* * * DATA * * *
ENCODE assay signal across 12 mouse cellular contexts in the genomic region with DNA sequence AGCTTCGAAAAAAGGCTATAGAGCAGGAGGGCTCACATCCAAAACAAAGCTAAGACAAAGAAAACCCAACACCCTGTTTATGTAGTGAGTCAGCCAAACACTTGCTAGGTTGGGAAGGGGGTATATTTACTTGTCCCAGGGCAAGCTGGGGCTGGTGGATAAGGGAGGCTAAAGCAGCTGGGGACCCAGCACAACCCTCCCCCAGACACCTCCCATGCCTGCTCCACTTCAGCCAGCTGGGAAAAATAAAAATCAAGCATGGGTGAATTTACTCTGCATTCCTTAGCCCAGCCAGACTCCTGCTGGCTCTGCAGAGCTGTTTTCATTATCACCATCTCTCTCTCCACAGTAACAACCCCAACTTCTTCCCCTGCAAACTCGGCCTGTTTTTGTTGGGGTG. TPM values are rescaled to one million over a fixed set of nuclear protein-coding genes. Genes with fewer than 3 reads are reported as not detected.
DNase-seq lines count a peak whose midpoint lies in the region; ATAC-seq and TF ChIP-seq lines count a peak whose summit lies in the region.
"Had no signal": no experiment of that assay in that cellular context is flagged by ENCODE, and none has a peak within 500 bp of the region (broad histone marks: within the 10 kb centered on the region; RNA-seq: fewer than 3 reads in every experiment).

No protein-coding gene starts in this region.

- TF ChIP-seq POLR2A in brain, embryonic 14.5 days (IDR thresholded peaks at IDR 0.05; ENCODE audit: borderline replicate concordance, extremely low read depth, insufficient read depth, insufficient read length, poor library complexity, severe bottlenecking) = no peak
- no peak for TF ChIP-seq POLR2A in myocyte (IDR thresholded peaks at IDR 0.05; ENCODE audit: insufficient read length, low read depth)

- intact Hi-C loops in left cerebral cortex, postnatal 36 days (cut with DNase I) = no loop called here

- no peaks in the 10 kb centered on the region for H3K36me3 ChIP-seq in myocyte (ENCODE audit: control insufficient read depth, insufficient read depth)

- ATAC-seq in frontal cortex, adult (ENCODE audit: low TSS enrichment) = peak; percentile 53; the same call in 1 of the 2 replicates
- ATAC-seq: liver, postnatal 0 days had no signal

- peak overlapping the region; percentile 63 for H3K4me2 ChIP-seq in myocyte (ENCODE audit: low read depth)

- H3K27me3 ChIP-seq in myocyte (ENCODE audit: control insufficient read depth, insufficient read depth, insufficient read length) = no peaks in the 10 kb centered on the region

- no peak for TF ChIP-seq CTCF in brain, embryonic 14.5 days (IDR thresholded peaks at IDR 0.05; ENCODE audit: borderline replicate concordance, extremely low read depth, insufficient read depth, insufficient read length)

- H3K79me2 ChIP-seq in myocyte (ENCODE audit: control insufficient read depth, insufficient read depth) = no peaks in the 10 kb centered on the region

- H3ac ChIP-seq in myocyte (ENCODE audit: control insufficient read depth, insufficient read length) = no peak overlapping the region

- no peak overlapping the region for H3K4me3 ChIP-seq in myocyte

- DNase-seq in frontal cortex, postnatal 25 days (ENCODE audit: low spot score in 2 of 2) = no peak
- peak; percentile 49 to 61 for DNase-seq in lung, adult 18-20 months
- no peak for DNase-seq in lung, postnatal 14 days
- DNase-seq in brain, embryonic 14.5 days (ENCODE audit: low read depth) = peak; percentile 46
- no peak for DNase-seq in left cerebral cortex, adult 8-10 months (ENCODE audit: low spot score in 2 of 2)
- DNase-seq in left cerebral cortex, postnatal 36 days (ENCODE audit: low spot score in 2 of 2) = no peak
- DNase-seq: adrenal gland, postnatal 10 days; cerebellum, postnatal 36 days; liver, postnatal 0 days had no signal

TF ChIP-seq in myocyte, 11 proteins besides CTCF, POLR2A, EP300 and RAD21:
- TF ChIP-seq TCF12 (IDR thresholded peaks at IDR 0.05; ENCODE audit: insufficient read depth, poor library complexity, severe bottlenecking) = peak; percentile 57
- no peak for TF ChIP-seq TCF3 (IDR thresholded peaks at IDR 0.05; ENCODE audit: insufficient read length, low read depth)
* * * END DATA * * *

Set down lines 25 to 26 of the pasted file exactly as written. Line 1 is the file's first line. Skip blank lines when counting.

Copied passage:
- TF ChIP-seq TCF12 (IDR thresholded peaks at IDR 0.05; ENCODE audit: insufficient read depth, poor library complexity, severe bottlenecking) = peak; percentile 57
- no peak for TF ChIP-seq TCF3 (IDR thresholded peaks at IDR 0.05; ENCODE audit: insufficient read length, low read depth)